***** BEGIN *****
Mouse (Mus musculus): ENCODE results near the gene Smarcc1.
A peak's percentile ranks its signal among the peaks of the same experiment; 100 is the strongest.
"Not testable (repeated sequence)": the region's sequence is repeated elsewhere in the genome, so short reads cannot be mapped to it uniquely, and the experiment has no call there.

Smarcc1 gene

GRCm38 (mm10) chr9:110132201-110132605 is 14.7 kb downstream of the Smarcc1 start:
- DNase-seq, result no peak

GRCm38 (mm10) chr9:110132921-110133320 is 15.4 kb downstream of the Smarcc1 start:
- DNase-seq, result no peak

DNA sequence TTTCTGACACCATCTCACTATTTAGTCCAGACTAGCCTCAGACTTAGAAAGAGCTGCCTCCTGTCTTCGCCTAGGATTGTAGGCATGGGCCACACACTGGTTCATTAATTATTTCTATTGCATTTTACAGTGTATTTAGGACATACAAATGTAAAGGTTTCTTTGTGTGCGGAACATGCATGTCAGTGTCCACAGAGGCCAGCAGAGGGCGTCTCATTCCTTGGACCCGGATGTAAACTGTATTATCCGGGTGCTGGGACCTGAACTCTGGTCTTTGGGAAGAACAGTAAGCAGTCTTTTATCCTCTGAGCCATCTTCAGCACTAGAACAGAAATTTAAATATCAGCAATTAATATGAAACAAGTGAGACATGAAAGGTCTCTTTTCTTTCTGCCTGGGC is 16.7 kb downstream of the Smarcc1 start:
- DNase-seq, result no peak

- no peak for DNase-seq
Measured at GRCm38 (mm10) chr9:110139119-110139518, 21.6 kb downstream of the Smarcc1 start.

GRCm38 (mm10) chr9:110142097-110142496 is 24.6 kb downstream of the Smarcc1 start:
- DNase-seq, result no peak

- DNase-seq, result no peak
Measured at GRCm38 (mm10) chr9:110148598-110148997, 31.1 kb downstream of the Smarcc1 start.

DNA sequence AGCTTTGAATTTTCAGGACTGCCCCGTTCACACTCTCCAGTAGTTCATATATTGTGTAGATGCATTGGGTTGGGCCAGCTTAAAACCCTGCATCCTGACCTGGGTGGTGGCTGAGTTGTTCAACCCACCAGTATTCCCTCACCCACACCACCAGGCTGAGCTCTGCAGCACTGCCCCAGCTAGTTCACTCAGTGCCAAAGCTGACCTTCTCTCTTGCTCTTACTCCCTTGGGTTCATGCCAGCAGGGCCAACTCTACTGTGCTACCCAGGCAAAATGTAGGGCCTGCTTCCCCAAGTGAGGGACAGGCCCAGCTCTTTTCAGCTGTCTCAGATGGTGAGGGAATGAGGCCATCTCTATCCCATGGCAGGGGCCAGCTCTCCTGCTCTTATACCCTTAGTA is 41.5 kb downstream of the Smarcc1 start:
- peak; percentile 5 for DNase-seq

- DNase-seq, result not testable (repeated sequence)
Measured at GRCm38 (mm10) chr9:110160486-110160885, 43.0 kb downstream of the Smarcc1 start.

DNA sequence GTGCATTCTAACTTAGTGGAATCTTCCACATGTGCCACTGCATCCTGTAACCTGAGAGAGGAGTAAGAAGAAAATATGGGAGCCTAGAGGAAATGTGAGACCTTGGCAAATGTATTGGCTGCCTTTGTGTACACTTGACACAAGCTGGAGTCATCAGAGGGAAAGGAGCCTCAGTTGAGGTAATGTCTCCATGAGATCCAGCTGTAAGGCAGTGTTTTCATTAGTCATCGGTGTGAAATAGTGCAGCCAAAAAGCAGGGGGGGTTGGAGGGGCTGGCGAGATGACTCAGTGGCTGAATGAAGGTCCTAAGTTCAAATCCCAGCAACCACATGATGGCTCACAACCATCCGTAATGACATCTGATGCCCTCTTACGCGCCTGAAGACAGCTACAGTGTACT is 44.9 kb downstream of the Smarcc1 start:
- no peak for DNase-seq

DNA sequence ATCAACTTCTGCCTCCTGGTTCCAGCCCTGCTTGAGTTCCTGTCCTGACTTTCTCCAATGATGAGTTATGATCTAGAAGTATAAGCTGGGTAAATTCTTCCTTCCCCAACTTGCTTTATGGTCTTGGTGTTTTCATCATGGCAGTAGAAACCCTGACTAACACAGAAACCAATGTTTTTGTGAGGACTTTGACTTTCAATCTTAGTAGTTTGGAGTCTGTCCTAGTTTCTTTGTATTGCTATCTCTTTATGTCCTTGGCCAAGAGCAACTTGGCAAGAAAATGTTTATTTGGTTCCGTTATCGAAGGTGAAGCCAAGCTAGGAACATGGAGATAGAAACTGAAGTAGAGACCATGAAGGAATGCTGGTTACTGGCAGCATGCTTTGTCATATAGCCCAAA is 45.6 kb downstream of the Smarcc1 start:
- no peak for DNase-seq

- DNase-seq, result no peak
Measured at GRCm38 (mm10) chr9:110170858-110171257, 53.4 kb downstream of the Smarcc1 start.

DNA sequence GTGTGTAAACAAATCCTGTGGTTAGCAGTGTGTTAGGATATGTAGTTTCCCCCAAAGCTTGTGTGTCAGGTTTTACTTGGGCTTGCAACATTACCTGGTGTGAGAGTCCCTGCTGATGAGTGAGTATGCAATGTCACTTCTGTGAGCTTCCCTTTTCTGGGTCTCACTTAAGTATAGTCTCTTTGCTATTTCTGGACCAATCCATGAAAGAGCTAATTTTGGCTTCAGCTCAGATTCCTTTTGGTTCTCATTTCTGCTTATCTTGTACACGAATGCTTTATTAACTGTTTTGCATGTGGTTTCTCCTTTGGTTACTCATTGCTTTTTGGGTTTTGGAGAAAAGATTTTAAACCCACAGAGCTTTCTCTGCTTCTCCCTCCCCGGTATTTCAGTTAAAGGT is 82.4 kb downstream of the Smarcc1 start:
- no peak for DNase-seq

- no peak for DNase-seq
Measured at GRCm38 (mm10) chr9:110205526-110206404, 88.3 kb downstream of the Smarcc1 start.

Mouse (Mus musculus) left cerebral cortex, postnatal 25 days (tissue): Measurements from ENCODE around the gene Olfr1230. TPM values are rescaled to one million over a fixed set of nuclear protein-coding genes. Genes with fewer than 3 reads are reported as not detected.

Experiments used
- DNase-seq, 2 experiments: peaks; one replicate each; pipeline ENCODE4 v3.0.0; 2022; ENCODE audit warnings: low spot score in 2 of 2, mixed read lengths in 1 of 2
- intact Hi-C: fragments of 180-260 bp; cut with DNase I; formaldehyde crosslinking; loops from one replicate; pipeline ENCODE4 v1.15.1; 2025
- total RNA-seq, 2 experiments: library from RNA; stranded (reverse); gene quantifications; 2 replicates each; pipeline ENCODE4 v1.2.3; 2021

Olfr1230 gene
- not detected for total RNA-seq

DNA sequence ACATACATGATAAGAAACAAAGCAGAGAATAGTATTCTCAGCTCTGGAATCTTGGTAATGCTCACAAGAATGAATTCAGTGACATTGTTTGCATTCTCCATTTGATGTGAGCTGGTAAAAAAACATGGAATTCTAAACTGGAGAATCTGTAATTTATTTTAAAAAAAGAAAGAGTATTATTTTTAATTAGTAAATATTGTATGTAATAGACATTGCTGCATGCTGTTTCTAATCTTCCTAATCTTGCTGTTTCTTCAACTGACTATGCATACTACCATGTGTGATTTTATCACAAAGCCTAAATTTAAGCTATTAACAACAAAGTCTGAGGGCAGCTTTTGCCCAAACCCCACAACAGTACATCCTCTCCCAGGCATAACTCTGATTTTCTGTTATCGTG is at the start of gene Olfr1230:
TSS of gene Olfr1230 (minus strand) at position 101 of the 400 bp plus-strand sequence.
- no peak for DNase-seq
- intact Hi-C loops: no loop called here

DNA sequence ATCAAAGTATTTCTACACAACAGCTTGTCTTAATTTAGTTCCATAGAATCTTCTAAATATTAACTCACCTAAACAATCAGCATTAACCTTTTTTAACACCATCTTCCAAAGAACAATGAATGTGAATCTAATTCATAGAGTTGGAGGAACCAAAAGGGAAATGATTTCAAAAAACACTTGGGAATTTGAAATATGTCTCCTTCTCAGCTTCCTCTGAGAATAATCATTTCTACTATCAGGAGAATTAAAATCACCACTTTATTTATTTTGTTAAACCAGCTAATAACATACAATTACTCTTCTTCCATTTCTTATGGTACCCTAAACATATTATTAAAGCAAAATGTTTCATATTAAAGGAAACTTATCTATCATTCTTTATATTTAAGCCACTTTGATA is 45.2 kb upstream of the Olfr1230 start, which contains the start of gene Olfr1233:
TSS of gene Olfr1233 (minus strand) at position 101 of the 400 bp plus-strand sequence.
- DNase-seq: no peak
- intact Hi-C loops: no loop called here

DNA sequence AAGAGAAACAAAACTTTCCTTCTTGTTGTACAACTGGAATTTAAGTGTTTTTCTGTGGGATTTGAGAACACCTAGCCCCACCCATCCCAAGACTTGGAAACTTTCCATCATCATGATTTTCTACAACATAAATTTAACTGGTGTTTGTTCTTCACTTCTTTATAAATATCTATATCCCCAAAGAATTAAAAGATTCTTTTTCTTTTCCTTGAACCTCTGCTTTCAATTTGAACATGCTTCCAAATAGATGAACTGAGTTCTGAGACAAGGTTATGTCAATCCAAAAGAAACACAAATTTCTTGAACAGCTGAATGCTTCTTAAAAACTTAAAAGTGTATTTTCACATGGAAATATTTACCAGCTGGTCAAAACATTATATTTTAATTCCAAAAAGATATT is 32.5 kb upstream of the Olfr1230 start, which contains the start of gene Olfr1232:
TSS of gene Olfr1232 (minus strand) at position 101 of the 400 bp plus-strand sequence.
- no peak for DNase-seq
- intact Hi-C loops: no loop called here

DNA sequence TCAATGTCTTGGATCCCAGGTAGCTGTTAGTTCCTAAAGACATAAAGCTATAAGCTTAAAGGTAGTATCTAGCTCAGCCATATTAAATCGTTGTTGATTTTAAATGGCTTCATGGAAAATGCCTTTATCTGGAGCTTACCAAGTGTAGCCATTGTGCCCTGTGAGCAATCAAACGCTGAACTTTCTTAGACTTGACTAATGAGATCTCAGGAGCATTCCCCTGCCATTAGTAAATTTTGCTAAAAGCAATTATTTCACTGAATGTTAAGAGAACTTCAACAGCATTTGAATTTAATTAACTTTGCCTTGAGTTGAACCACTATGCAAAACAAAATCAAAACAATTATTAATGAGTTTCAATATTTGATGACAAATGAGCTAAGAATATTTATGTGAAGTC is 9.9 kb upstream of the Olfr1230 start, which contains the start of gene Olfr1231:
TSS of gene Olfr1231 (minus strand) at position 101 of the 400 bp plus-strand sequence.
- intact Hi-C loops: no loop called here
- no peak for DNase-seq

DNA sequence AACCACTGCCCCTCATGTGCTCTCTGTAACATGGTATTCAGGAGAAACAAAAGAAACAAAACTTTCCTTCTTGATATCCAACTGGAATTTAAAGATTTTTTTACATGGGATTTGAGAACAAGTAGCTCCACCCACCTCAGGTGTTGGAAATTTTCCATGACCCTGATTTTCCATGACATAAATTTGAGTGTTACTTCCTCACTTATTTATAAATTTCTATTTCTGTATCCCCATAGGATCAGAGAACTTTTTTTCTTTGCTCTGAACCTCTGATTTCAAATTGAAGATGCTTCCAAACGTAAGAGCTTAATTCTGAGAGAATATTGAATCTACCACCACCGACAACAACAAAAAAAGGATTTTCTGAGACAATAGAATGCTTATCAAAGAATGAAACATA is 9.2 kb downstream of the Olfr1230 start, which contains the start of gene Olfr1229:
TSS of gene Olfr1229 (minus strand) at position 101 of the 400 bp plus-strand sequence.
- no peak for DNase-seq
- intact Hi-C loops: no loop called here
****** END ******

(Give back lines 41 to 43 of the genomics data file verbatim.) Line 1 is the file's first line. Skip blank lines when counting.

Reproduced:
- intact Hi-C loops: no loop called here

DNA sequence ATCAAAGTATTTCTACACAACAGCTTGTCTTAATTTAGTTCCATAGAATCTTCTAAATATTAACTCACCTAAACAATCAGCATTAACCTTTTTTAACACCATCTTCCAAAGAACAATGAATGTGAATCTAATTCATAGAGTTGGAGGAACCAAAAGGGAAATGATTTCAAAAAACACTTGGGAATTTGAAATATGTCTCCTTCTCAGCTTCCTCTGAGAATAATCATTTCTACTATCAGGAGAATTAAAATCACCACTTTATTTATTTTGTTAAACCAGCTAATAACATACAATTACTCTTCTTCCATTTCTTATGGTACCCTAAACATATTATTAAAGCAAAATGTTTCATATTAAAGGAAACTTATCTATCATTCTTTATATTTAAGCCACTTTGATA is 45.2 kb upstream of the Olfr1230 start, which contains the start of gene Olfr1233:
TSS of gene Olfr1233 (minus strand) at position 101 of the 400 bp plus-strand sequence.